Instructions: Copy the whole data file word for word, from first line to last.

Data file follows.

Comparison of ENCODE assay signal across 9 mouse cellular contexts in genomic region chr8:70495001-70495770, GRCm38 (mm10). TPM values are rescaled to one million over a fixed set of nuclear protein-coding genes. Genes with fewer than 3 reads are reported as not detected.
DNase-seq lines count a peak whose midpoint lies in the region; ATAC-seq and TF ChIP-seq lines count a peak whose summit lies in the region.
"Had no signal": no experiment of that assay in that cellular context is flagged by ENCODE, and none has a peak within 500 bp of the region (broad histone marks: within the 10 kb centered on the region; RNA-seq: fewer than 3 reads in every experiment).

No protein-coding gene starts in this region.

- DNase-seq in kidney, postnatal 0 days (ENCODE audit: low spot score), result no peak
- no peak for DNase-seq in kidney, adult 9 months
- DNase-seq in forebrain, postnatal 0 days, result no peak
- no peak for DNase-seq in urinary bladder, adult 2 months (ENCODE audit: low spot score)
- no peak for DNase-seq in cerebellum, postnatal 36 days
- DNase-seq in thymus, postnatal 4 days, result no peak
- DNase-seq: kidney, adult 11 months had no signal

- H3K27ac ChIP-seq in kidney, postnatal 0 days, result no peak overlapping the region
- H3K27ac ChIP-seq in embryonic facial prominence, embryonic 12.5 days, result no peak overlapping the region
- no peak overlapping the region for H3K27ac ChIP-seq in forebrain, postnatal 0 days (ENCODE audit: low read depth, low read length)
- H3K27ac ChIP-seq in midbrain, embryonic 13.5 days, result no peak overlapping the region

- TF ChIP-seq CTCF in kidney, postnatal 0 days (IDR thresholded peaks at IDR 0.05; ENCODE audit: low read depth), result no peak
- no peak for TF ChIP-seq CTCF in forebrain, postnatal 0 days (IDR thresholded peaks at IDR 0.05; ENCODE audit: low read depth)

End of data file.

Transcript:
Comparison of ENCODE assay signal across 9 mouse cellular contexts in genomic region chr8:70495001-70495770, GRCm38 (mm10). TPM values are rescaled to one million over a fixed set of nuclear protein-coding genes. Genes with fewer than 3 reads are reported as not detected.
DNase-seq lines count a peak whose midpoint lies in the region; ATAC-seq and TF ChIP-seq lines count a peak whose summit lies in the region.
"Had no signal": no experiment of that assay in that cellular context is flagged by ENCODE, and none has a peak within 500 bp of the region (broad histone marks: within the 10 kb centered on the region; RNA-seq: fewer than 3 reads in every experiment).

No protein-coding gene starts in this region.

- DNase-seq in kidney, postnatal 0 days (ENCODE audit: low spot score), result no peak
- no peak for DNase-seq in kidney, adult 9 months
- DNase-seq in forebrain, postnatal 0 days, result no peak
- no peak for DNase-seq in urinary bladder, adult 2 months (ENCODE audit: low spot score)
- no peak for DNase-seq in cerebellum, postnatal 36 days
- DNase-seq in thymus, postnatal 4 days, result no peak
- DNase-seq: kidney, adult 11 months had no signal

- H3K27ac ChIP-seq in kidney, postnatal 0 days, result no peak overlapping the region
- H3K27ac ChIP-seq in embryonic facial prominence, embryonic 12.5 days, result no peak overlapping the region
- no peak overlapping the region for H3K27ac ChIP-seq in forebrain, postnatal 0 days (ENCODE audit: low read depth, low read length)
- H3K27ac ChIP-seq in midbrain, embryonic 13.5 days, result no peak overlapping the region

- TF ChIP-seq CTCF in kidney, postnatal 0 days (IDR thresholded peaks at IDR 0.05; ENCODE audit: low read depth), result no peak
- no peak for TF ChIP-seq CTCF in forebrain, postnatal 0 days (IDR thresholded peaks at IDR 0.05; ENCODE audit: low read depth)